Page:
A user posted this question.

I have answered without giving the answer purposely, and flagged the question to the attention of the moderators.

Although it doesn't seem to me that the aim of this user is to execute any malicious activity, this code can be terribly dangerous and should not spread on Stack Overflow IMO.

What's the best way to handle that kind of question?

It's because I am feeling guilty to have answered that I ask this on meta. Should I delete my answer?

Edit: I deleted my answer.

  • 2
    Answering might have been the worst action if you wan't to see this going away. Aug 27, 2016 at 9:34
  • @πάνταῥεῖ See my edit at the end of my question. It answers your comment.
    – Thomas G
    Aug 27, 2016 at 9:37
  • 4
    Hmya, a sad aspect of Q+A here is that it is rare to ever learn anything from bad answers. Your answer was wrong, it is not dangerous, you can only use the flag when the code runs with a very privileged admin account. At which point you can already execute any code you want. Meanwhile, the meta effect did quite a number on that question. That's rather sad, isn't it? Please vote to re-open the question. Aug 27, 2016 at 10:44
  • 3
    In what way is this code "dangerous"? The Windows operating system does have a security model. If your IT department isn't smart enough to actually understand that security model, and you can trivially bypass it by calling standard API functions, then that's the real danger. Anyway, as has been discussed countless times on Meta, it's really not our job to police what people will do with code they post. There's nothing fundamentally wrong with this question. If you'd prefer not to answer it because it makes you uncomfortable, then don't, but beating up on the person who asked it is not OK. Aug 27, 2016 at 10:57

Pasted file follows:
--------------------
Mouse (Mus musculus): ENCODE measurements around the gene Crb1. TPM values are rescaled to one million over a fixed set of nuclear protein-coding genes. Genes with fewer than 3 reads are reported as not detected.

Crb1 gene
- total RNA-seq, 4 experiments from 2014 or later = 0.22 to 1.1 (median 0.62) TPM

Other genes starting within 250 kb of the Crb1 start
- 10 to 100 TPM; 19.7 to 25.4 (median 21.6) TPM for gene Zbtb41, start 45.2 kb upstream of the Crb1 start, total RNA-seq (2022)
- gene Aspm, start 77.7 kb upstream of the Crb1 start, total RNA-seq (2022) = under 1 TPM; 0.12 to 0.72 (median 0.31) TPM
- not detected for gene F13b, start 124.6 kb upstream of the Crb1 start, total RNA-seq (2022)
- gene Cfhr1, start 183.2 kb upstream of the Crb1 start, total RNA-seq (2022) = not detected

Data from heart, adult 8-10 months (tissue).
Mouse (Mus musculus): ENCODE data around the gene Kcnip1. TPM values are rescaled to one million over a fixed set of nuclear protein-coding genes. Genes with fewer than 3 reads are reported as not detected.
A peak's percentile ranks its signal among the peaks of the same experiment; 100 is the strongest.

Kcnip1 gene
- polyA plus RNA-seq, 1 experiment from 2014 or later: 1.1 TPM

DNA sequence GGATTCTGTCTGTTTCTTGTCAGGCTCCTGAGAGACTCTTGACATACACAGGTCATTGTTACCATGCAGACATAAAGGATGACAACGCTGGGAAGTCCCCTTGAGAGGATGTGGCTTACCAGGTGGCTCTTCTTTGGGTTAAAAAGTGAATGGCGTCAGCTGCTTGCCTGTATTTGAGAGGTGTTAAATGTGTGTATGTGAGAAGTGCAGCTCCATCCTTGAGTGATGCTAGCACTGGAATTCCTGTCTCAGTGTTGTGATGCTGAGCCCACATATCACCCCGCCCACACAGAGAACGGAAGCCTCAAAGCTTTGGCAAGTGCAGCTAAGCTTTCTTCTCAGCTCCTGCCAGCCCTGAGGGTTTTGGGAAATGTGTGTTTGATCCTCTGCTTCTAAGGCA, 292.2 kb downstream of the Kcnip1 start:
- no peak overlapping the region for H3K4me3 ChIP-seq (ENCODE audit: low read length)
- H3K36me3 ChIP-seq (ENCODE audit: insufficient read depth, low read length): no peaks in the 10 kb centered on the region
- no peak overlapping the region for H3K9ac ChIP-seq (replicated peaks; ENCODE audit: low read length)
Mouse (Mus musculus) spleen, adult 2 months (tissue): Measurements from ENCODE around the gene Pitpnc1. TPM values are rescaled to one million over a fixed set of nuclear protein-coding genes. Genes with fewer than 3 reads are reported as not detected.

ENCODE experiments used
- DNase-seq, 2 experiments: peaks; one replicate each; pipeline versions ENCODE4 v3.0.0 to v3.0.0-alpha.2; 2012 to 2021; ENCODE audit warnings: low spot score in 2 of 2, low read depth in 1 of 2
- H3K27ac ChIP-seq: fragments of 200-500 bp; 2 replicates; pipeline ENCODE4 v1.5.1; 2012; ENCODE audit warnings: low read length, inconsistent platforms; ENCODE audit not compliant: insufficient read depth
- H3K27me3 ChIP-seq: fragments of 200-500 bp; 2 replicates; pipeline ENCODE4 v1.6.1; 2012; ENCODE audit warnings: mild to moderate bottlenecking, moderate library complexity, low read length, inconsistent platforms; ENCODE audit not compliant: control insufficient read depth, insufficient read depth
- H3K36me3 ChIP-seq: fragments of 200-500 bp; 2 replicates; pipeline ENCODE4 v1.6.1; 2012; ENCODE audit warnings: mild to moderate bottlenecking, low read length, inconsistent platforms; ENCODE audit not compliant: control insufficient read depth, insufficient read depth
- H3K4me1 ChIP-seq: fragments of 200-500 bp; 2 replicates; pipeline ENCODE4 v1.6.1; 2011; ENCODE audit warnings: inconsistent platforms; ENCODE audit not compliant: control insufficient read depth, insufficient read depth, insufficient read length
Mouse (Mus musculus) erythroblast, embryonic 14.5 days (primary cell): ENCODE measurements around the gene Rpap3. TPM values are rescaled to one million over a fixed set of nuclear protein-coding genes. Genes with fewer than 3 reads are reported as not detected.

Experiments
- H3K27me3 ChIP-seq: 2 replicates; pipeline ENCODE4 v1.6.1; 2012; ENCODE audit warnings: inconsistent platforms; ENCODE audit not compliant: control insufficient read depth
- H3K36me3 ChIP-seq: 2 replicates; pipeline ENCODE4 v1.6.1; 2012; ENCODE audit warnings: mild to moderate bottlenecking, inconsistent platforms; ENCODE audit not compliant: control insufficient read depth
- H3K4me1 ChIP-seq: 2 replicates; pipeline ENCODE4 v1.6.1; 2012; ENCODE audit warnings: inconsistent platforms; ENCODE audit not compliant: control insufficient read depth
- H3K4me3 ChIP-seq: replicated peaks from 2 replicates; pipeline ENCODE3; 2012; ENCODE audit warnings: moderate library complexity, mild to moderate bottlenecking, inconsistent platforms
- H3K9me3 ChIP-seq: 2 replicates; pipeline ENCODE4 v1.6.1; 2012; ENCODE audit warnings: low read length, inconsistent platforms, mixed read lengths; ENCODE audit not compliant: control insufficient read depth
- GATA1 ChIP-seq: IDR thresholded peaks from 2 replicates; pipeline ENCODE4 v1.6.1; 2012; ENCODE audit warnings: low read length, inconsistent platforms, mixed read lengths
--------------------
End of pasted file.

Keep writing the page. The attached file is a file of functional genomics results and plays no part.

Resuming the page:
• I won't start arguing here, just read it and make your own opinion
    – Thomas G
    Aug 27, 2016 at 11:01
  • Note that, since the question has now been re-opened, I would upvote an answer that pointed out the vulnerabilities in that code, linked to the knowledge base article that discusses the patch, and otherwise provided a canonical reference pointing out the problems. That way, we get the best of both words. Information that wants to be free is free, and yet if a system administrator finds this code and tries to look for a solution, they end up with the answer they need. Aug 28, 2016 at 8:04

1 Answer 1


Should I delete my answer???

Yes, you should. Answering will just help to keep what you consider dangerous.

I have just down voted the question, and close voted (you can use a flag also) being unclear, since there's not even a question at all (well, you can guess the OP want's to have an explanation "Why this works?").

  • 1
    done. And to be honest I am feeling better now :)
    – Thomas G
    Aug 27, 2016 at 9:49

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